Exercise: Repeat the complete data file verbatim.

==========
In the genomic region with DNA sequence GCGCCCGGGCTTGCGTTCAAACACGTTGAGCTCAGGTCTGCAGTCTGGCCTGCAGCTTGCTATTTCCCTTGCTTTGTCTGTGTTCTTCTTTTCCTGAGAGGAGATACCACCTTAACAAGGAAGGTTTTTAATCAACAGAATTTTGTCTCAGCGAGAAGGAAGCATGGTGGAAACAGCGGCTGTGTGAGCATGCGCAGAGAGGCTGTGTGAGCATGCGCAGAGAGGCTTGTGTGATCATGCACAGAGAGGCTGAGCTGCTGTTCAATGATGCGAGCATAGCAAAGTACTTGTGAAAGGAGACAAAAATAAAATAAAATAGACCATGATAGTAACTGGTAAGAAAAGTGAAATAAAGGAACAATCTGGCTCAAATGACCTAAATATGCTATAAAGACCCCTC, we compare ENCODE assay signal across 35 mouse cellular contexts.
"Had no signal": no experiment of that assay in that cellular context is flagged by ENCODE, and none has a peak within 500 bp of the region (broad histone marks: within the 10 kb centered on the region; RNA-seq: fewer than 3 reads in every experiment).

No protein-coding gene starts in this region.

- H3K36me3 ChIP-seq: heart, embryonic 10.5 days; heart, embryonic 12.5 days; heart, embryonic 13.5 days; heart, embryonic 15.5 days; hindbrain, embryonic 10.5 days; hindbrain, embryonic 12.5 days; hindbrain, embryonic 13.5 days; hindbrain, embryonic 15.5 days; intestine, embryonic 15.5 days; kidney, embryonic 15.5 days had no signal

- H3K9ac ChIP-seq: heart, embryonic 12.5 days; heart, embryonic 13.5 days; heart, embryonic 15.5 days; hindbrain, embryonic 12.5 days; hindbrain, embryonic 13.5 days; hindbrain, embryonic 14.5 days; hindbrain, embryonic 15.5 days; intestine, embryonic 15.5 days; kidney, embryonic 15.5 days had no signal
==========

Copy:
In the genomic region with DNA sequence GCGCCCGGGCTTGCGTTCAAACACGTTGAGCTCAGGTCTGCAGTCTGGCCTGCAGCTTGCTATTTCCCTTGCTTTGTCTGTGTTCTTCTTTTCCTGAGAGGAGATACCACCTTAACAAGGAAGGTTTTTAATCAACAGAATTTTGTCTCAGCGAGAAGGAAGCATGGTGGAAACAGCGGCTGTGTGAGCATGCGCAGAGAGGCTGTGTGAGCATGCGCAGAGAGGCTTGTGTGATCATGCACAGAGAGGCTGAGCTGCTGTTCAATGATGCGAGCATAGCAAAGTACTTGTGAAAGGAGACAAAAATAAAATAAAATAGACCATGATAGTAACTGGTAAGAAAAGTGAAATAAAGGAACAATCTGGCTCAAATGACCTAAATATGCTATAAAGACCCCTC, we compare ENCODE assay signal across 35 mouse cellular contexts.
"Had no signal": no experiment of that assay in that cellular context is flagged by ENCODE, and none has a peak within 500 bp of the region (broad histone marks: within the 10 kb centered on the region; RNA-seq: fewer than 3 reads in every experiment).

No protein-coding gene starts in this region.

- H3K36me3 ChIP-seq: heart, embryonic 10.5 days; heart, embryonic 12.5 days; heart, embryonic 13.5 days; heart, embryonic 15.5 days; hindbrain, embryonic 10.5 days; hindbrain, embryonic 12.5 days; hindbrain, embryonic 13.5 days; hindbrain, embryonic 15.5 days; intestine, embryonic 15.5 days; kidney, embryonic 15.5 days had no signal

- H3K9ac ChIP-seq: heart, embryonic 12.5 days; heart, embryonic 13.5 days; heart, embryonic 15.5 days; hindbrain, embryonic 12.5 days; hindbrain, embryonic 13.5 days; hindbrain, embryonic 14.5 days; hindbrain, embryonic 15.5 days; intestine, embryonic 15.5 days; kidney, embryonic 15.5 days had no signal